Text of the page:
CNN-IBN Focus: What can be done to protect tigers
Published on Thu, Jun 18, 2009 at 23:29, Updated on Thu, Jun 18, 2009 at 23:47 in India section
The special focus on CNN-IBN on Thursday was India's disappearing tigers. Tigers have gone extinct at the Panna Tiger Reserve in Madhya Pradesh. In fact, they went extinct years ago but it took the government nearly four years time to admit it. What is going wrong and what is the way forward? To answer the big question: Where are the tigers in India, CNN-IBN spoke to MoS, Environment and Forest Jairam Ramesh.
CNN-IBN: What action do you propose to take to set right what happened in Panna?
Jairam Ramesh: I am waiting for the report of the SIT. I have been assured by my colleagues in the NTCA that we will have the report of this task force by the end of the month and we will fix responsibility on why this happened. And accountability must be fixed, who is responsible? Obviously there are poachers, poachers can't successfully operate without some inside information. There is an insider job here. So we will look at this. I will talk to the Chief Minister of Madhya Pradesh. Madhya Pradesh is the number one state in tiger population in India and it's sad that tigers have gone extinct in a tiger sanctuary like Panna - where there were six to seven tigers to begin with. Well there are different numbers floating number. Whatever it is, a tiger sanctuary in Madhya Pradesh not having tigers is a cause for great concern after all it is the epicenter of tiger population.
CNN-IBN: How do we ensure that we have a modern enforcement system in place to make sure poaching does not occur in national parks?
Jairam Ramesh: Well we can't control the demand but we can control the supply. I can't control the demand for aphrodisiacs which apparently are based on the ability of the poachers to supply parts of the tiger's anatomy, but what we can control is the supply and beef up the security in the Project Tiger area. That is very important. I think we should bring modern electronic sensor based technology for monitoring. The Government of India has a proposal for a special police force, but I don't entirely subscribe to the idea of creating a separate battalion of police people to maintain security in the Project Tiger areas. I would rather involve the local communities. For example I was in Corbett recently and I interacted with the 'Vana Gujjars' who I believe will be far more effective protectors of the Corbett area than policemen being transplanted from somewhere else.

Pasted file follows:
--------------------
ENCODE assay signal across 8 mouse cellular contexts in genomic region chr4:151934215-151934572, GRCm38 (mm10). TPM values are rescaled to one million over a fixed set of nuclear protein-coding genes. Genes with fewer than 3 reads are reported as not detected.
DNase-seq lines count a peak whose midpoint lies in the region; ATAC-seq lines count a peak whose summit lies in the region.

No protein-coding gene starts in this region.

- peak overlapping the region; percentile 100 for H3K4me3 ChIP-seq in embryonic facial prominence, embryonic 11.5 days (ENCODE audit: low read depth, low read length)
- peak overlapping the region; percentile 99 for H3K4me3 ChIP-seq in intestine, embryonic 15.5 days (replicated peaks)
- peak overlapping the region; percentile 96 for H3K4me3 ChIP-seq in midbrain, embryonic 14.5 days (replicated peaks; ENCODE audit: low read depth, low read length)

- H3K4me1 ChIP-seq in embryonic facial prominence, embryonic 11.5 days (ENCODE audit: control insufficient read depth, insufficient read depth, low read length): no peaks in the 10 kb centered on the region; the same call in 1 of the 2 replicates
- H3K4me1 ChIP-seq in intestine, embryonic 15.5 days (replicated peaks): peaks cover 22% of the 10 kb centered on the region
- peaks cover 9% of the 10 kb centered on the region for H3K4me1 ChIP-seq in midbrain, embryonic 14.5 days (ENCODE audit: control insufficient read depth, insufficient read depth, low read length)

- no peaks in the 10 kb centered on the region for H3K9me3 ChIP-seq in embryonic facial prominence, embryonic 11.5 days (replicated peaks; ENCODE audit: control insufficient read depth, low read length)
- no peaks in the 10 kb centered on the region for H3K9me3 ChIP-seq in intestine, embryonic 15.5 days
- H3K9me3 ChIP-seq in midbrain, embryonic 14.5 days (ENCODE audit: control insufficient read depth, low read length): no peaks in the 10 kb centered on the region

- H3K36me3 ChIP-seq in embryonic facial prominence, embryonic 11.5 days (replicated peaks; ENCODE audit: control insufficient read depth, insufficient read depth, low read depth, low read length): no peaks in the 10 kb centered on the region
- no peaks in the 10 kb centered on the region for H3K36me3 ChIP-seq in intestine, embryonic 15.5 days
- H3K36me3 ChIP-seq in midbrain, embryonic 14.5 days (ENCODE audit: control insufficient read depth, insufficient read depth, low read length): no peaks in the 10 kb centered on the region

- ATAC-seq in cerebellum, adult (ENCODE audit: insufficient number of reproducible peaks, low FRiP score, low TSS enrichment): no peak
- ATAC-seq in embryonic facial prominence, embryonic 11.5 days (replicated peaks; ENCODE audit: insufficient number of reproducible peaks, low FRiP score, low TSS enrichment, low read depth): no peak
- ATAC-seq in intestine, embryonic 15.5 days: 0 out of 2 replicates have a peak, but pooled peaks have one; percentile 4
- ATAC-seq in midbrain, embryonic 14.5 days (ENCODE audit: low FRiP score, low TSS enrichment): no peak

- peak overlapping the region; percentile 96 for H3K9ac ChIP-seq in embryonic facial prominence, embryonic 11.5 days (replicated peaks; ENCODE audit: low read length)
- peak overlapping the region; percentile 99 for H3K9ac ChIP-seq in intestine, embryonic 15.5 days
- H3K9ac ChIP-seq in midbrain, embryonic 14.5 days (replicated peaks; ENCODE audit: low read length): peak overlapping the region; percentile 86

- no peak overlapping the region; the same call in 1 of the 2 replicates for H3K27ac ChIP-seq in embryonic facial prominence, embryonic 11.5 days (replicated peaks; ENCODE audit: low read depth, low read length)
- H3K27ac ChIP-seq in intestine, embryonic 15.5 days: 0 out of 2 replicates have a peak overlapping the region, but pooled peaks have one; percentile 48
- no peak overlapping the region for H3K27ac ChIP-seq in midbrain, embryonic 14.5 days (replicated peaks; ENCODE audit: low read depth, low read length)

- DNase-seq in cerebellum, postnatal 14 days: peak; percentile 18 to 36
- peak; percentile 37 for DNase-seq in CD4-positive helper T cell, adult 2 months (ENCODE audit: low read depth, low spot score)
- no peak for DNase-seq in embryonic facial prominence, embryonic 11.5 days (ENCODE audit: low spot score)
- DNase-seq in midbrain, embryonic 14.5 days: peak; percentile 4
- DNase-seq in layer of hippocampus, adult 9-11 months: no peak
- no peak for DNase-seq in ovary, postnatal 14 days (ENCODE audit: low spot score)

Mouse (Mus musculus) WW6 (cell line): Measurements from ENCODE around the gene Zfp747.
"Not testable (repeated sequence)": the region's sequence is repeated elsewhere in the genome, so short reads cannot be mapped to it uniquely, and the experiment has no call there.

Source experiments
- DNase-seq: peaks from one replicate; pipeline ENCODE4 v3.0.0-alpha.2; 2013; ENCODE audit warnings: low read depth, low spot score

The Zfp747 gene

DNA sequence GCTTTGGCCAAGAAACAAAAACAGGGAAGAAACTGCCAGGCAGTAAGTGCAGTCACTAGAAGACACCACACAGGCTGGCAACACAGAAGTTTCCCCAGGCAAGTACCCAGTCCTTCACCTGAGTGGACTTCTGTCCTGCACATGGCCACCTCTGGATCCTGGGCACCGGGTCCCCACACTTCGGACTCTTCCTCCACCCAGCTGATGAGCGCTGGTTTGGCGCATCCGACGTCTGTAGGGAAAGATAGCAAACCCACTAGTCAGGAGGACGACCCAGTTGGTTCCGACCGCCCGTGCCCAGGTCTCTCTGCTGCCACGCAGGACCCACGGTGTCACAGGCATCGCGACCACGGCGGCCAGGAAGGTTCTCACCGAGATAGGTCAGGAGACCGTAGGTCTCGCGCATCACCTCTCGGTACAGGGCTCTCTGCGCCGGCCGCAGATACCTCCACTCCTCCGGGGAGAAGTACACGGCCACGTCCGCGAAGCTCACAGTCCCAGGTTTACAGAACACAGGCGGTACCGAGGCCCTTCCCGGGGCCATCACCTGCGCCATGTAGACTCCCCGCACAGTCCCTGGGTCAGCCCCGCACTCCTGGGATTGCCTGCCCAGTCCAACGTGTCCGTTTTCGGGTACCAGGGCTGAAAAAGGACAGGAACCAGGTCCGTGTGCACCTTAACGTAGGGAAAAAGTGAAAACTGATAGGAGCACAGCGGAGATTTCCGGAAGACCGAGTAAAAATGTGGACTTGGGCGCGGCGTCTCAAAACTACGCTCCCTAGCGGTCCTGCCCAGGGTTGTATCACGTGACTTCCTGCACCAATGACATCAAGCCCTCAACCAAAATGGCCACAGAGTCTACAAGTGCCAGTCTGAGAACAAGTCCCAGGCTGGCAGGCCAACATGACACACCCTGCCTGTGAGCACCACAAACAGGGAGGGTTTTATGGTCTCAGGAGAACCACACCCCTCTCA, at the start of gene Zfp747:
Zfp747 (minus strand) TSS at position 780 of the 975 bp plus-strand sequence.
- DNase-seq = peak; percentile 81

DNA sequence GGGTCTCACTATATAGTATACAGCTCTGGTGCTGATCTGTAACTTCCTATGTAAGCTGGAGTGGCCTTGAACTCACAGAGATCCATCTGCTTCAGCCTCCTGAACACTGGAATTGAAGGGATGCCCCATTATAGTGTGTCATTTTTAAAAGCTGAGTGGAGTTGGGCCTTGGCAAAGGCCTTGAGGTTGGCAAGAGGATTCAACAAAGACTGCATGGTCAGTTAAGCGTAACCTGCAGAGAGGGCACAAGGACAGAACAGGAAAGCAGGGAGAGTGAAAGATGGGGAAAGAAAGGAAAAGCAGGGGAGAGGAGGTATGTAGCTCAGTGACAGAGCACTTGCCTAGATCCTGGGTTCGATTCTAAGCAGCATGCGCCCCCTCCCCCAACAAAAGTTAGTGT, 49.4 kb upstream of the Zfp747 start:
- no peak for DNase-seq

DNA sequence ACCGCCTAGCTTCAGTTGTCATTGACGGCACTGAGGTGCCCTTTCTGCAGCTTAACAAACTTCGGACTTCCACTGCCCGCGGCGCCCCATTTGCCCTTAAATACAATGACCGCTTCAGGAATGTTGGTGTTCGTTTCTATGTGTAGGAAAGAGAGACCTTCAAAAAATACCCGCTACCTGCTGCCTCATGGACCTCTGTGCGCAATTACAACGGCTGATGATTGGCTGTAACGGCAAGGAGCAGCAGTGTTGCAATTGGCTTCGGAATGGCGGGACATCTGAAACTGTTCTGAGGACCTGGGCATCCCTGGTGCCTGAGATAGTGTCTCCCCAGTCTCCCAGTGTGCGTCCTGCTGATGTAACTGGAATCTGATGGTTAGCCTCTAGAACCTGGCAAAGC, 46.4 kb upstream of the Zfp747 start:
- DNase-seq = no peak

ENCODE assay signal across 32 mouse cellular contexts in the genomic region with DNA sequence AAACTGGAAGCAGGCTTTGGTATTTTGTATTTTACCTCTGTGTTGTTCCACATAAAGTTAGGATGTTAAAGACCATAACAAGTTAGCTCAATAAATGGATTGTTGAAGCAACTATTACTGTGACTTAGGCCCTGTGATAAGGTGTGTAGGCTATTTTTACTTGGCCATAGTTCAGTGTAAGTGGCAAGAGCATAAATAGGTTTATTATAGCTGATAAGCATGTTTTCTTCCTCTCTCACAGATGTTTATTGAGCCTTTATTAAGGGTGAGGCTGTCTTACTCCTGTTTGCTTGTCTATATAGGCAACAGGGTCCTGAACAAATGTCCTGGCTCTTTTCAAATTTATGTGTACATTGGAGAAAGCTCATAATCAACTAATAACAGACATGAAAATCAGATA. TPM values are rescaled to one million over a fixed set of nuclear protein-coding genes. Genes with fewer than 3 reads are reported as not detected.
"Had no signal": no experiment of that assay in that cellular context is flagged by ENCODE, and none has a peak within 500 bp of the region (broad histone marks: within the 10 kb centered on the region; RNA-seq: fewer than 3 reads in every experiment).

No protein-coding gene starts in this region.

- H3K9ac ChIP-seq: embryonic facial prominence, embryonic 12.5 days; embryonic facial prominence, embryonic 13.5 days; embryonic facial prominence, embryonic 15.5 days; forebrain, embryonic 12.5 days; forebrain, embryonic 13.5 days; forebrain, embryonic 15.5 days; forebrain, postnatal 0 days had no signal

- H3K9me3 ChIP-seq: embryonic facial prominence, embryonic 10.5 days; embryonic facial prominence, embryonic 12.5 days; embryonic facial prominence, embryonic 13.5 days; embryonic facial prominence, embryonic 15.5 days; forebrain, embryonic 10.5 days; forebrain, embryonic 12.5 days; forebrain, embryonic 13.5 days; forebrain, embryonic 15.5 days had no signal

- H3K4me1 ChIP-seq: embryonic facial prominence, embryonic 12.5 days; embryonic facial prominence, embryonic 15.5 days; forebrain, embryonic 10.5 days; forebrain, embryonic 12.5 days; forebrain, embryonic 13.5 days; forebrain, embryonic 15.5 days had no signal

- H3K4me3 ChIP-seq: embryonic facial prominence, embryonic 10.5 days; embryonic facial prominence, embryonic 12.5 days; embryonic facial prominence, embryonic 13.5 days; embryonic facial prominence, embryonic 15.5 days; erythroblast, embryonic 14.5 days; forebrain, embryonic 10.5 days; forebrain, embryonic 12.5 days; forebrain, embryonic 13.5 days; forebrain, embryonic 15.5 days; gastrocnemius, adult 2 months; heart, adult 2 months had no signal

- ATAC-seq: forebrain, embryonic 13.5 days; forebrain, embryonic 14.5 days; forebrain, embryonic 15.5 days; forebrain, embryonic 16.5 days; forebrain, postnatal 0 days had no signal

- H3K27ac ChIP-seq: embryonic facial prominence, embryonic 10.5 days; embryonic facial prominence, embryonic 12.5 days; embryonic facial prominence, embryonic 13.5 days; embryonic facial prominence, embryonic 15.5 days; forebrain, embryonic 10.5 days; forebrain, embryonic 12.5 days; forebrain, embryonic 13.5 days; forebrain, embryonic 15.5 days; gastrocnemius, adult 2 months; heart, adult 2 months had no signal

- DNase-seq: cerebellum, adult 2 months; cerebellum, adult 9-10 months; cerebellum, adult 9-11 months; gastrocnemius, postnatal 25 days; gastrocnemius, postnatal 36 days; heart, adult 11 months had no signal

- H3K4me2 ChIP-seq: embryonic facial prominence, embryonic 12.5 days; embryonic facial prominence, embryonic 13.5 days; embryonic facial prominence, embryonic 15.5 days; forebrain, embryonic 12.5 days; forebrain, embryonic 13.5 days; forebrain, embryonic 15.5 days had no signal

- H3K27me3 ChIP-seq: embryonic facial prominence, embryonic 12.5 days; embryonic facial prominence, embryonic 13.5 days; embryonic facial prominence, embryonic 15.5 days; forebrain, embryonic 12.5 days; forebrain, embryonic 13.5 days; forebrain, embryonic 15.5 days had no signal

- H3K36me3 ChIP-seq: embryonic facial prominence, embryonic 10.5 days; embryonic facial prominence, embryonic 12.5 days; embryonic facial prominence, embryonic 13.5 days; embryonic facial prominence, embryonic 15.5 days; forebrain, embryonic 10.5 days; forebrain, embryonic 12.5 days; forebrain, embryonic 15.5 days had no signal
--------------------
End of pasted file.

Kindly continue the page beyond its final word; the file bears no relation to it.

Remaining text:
CNN-IBN: 1000 projects have been cleared by the Ministry of Environment and Forest and not one has been rejected? How will your Ministry ensure that infrastructure projects don't come up in tiger reserves?
Jairam Ramesh: I don't think you can say that we should have roads in forest areas or we can't under any circumstances allow roads. We have got to find a balance. I, for example, on the trench Kahna issue have asked for an alternative alignment to be studied. I think in many of the proposals that come to me for clearance, like for example for divergence of forest areas, people don't come with any alternative scenarios.
CNN-IBN: To end with sir, what is the way forward now?
Jairam Ramesh: I think the time has come to look at the project tiger in its larger eco-context. Project Tiger today accounts for 6 per cent of India's forest area so its not tiger but its forest, the ecosystem, the watersheds. If I were to rename Project Tiger I would call it Project Eco-system. I know its far more colorful to call it Project Tiger, but I think the mistake we have made made perhaps in retrospect is to think of Project Tiger as only tiger. The tiger symbolises the forest just like the snow leopards symbolises the mountains, or the cheetah once upon a time symbolised the grasslands.